Why Should We Not Let It Rise During The Pandemic?

A quick search on the internet for poverty gives you a wide range of pictures – mostly of Indians or Africans starved or poor. But poverty porn does not limit itself to photographs.

It is “any type of media, be it written, photographed or filmed, which exploits the poor’s condition in order to generate the necessary sympathy for selling newspapers or increasing charitable donations or support for a given cause.”

Poverty porn started with charities and non-governmental organisations milking sympathies through advertisements, campaigns and videos to get donations. Right now, we have a crisis at hand that requires more than a sympathy picture or two.

By using these pictures, and indulging in poverty porn we are effectively making the issue at hand seem like a menial one. We belittle the lives these people live on the daily by doing so. In itself, the lack of resources and the added issue of neglect only makes the pandemic situation worse for them.

While we feel like the saviour, and sit in the comfort of our houses looking at poverty porn. It’s only in everyone's interest to skip on the poverty porn and actually work on or demand a better plan to make their lives easier or safer.

Culture

What Is Poverty Porn And Why It Shouldn't Rise During The Pandemic

While it is important that we look at their lives and their troubles - sometimes we may cross the line into poverty porn.

Right now, the highest concern during the pandemic is the fear that daily wage earners aren’t well equipped to handle the pandemic. And while it is important that we look at their lives and their troubles - sometimes we may cross the line into poverty porn.

If you have never heard of poverty porn - it may sound a little weird. But it is nothing like it sounds. So what is it?

What Is Poverty Porn?

Close your eyes and think of poverty. Do you think of dark-skinned, skinny children somewhere in Africa? You’ve probably been exposed to poverty porn. Poverty porn captures human beings in vulnerable, deeply personal moments, and packages that trauma for profitable consumption.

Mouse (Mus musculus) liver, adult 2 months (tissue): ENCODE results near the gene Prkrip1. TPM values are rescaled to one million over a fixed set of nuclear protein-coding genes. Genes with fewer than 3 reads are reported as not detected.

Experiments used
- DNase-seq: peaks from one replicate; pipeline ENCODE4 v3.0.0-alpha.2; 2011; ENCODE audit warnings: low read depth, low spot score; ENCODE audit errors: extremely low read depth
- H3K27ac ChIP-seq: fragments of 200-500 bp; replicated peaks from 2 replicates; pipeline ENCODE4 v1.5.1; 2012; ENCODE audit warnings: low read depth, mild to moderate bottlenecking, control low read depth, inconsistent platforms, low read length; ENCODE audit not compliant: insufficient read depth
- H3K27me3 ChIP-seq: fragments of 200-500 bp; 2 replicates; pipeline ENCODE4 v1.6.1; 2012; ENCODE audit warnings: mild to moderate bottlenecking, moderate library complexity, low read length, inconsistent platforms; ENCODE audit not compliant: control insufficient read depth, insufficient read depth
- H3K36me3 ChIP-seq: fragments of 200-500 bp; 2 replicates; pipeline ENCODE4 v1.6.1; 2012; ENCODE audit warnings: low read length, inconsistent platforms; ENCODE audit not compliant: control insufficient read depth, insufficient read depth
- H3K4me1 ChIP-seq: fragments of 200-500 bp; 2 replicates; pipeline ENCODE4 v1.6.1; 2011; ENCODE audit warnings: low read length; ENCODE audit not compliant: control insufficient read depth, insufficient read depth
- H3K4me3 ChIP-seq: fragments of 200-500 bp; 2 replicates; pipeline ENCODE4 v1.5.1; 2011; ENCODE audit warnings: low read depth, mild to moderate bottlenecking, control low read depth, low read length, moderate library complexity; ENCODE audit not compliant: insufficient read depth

It also glorifies the narrative that they are victims and we are saviours. It over-simplifies poverty and complex issues like famine. Our global trade system is set up to serve the interests of the wealthy, so when we take part in trying to sell the idea of poverty for pity instead of an actual reach for help.

Why Should We Not Let It Rise During The Pandemic?

A quick search on the internet for poverty gives you a wide range of pictures – mostly of Indians or Africans starved or poor. But poverty porn does not limit itself to photographs.

It is “any type of media, be it written, photographed or filmed, which exploits the poor’s condition in order to generate the necessary sympathy for selling newspapers or increasing charitable donations or support for a given cause.”

Poverty porn started with charities and non-governmental organisations milking sympathies through advertisements, campaigns and videos to get donations. Right now, we have a crisis at hand that requires more than a sympathy picture or two.

By using these pictures, and indulging in poverty porn we are effectively making the issue at hand seem like a menial one. We belittle the lives these people live on the daily by doing so. In itself, the lack of resources and the added issue of neglect only makes the pandemic situation worse for them.

While we feel like the saviour, and sit in the comfort of our houses looking at poverty porn. It’s only in everyone's interest to skip on the poverty porn and actually work on or demand a better plan to make their lives easier or safer.